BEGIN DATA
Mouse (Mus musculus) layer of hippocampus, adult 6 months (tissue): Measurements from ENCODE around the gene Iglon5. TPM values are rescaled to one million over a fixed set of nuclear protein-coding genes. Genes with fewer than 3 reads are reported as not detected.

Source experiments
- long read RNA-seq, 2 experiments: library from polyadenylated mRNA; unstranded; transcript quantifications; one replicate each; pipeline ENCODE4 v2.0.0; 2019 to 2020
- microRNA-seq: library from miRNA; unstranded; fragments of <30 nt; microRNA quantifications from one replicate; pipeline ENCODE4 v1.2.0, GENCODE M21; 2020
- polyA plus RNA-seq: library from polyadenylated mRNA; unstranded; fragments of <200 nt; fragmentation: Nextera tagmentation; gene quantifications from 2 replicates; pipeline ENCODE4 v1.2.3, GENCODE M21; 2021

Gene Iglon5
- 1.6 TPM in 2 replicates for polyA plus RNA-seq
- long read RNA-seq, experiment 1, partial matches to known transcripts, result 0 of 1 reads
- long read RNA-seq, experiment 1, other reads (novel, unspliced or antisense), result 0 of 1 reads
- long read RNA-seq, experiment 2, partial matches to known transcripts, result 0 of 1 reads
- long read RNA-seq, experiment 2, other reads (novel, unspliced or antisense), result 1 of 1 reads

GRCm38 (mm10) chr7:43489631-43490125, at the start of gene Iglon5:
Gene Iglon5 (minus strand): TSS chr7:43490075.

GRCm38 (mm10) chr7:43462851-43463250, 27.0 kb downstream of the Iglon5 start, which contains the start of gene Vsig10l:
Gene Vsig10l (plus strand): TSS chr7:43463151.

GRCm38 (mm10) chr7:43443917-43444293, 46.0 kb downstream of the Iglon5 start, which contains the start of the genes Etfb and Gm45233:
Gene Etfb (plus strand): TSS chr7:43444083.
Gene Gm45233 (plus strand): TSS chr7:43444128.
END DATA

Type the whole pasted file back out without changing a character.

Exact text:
Mouse (Mus musculus) layer of hippocampus, adult 6 months (tissue): Measurements from ENCODE around the gene Iglon5. TPM values are rescaled to one million over a fixed set of nuclear protein-coding genes. Genes with fewer than 3 reads are reported as not detected.

Source experiments
- long read RNA-seq, 2 experiments: library from polyadenylated mRNA; unstranded; transcript quantifications; one replicate each; pipeline ENCODE4 v2.0.0; 2019 to 2020
- microRNA-seq: library from miRNA; unstranded; fragments of <30 nt; microRNA quantifications from one replicate; pipeline ENCODE4 v1.2.0, GENCODE M21; 2020
- polyA plus RNA-seq: library from polyadenylated mRNA; unstranded; fragments of <200 nt; fragmentation: Nextera tagmentation; gene quantifications from 2 replicates; pipeline ENCODE4 v1.2.3, GENCODE M21; 2021

Gene Iglon5
- 1.6 TPM in 2 replicates for polyA plus RNA-seq
- long read RNA-seq, experiment 1, partial matches to known transcripts, result 0 of 1 reads
- long read RNA-seq, experiment 1, other reads (novel, unspliced or antisense), result 0 of 1 reads
- long read RNA-seq, experiment 2, partial matches to known transcripts, result 0 of 1 reads
- long read RNA-seq, experiment 2, other reads (novel, unspliced or antisense), result 1 of 1 reads

GRCm38 (mm10) chr7:43489631-43490125, at the start of gene Iglon5:
Gene Iglon5 (minus strand): TSS chr7:43490075.

GRCm38 (mm10) chr7:43462851-43463250, 27.0 kb downstream of the Iglon5 start, which contains the start of gene Vsig10l:
Gene Vsig10l (plus strand): TSS chr7:43463151.

GRCm38 (mm10) chr7:43443917-43444293, 46.0 kb downstream of the Iglon5 start, which contains the start of the genes Etfb and Gm45233:
Gene Etfb (plus strand): TSS chr7:43444083.
Gene Gm45233 (plus strand): TSS chr7:43444128.